A national IMPACT Index to measure metrics that matter

In my role as the President of InBIA, it is an incredible privilege to visit a diverse array of thriving entrepreneurial ecosystems across the globe. Within the United States, the media persistently promotes Silicon Valley and Boston as hubs for technology entrepreneurship. While there is no question these two regions dominate the US with respect to regional venture capital investments and startup buzz, there are robust entrepreneurship centers and ecosystems in every state. In the past six months, I have visited thriving entrepreneurship centers in unexpected places such as Buffalo, Sioux Falls, Omaha, Birmingham, Tampa and the Appalachian Region.

One of the most common themes I hear from folks in the trenches that are leading quality entrepreneurship centers is an expectation from local stakeholders that they can magically transform their community into the next Silicon Valley or Boston. These expectations often come from local government or economic development leaders that do not understand the complexities involved in growing thriving entrepreneurial ecosystems.

Foundational community assets that are critical for growing successful new business ventures include a qualified workforce, access to capital, local industry clusters, a strong educational system and an active network of “been there, done that” entrepreneurs. Every community has a unique blend of core assets, which means that every entrepreneurial ecosystem is different.

Instead of focusing on Silicon Valley as a benchmark ecosystem, I think it’s much healthier for economic development leaders to benchmark their communities against other communities with similar asset maps. It is not realistic, for example, to compare the economic impact of an entrepreneurship center in rural West Virginia that is focused on redeployment of coal workers with an incubator in Dallas. Likewise, large urban areas such as Dallas, Miami or Phoenix have many challenges to overcome before they can comparatively benchmark their entrepreneurial ecosystems against Boston or Silicon Valley (both of which have been at this for 60+ years).

I am very excited to announce that InBIA is conducting a national research project sponsored by the U.S. Economic Development Agency to help ecosystem builders in every type of community or geographic region in the United States comparatively benchmark entrepreneurship centers with centers located in communities with similar asset maps. The purpose of this project, called IMPACT Index, is to develop an interactive national dataset of economic impact metrics for entrepreneurship centers such as incubators, accelerators, and coworking spaces in communities across the United States.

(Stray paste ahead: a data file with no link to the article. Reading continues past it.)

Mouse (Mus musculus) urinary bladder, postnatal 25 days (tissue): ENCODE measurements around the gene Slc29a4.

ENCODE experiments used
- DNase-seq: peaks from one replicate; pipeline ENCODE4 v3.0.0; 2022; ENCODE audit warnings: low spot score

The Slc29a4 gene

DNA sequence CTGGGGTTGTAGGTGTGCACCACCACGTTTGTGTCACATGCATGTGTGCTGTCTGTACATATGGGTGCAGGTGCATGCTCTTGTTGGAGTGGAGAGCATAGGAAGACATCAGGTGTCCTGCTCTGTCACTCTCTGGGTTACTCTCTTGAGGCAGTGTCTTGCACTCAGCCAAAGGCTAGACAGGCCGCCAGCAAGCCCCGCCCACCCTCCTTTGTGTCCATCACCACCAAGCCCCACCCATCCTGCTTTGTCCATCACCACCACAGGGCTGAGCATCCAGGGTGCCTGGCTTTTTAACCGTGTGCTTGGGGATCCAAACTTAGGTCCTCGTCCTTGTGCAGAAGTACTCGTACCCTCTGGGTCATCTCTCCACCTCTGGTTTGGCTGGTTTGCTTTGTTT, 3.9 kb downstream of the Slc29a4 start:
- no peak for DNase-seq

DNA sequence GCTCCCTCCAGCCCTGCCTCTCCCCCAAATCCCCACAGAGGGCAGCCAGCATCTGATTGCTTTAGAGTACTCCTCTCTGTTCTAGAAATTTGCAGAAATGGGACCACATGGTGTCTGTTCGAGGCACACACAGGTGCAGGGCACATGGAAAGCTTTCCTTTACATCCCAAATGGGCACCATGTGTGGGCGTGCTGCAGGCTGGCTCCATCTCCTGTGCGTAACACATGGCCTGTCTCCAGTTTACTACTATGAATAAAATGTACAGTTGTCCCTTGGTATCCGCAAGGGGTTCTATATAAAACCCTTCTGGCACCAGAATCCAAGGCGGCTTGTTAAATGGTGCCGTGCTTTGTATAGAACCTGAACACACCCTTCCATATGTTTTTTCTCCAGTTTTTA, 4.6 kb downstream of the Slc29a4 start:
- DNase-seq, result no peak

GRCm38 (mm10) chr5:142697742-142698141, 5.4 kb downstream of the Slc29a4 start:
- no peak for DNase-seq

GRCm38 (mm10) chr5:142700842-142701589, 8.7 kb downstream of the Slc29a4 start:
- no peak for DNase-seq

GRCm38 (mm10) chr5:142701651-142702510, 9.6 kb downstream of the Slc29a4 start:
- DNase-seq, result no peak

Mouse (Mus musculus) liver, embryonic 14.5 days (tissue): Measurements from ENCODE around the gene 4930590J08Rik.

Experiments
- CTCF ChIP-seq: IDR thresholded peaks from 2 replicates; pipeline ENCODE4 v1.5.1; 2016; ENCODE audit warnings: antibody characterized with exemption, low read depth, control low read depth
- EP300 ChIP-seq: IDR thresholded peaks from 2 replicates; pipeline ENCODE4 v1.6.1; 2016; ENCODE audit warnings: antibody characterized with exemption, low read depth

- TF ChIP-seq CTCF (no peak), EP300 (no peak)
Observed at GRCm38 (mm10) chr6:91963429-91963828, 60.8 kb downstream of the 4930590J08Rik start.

The IMPACT Index will consist of a deep dataset that includes regional geographic metrics, entrepreneurship center profile metrics (size, staff, educational programs, capital access, etc.) and longitudinal performance metrics on companies served by entrepreneurship centers.

If you’re interested in benchmarking your entrepreneurship center against centers similar to your own, I hope you will consider taking the IMPACT Index survey. Participating entrepreneurship centers will be provided with complimentary access to the resulting dataset, which will include the ability to create customized benchmark reports highlighting the strengths and potential improvement areas for their programs and services.

Our goal with the IMPACT Index is to highlight the economic impact of entrepreneurship centers at a national scope, help identify trends in center models and best practices, and provide vetted third-party economic performance metrics that might assist with program funding and sponsorships. The IMPACT Index will also be a resource to assist community leaders in identifying entrepreneurial demographics and economic trends that are unique to their regions.

You can learn more about IMPACT Index and access the online data collection survey here. All personal and organizational identifiers will be kept confidential, as contributed performance data will be blended anonymously within the overall dataset.

I hope you will take the time to join your peers in developing this urgently needed resource, and take advantage of the IMPACT Index to help you measure the impact your entrepreneurship center is having in its mission to serve entrepreneurs in your community.

Author: Kirstie Chadwick

President & CEO, InBIA

Kirstie has over 25 years of experience at technology companies including Sun Microsystems, Mentor Graphics and Lockheed Martin. She has also held executive roles at five venture-backed technology startups, including her role as co-founder and CEO of DigitalOwl. She raised over $15M in venture capital for these companies, and is the former Executive Director of the Winter Park Angels – a 50+ member angel investment group.

In addition to her experiences as an entrepreneur and investor, Kirstie led the financing and management of Florida’s Igniting Innovation and Starter Studio Technology Accelerators, which together directly resulted over $50 million in follow-on capital by participating companies.

Kirstie is the recipient of the Orlando Business Journal’s Women Who Mean Business Award, the Working Woman Entrepreneurial Excellence Award, and the Dr. W. Judson King Entrepreneurship Memorial Award. She graduated Summa Cum Laude with a B.S. in Computer Science from UCF, and holds an MBA from UCF.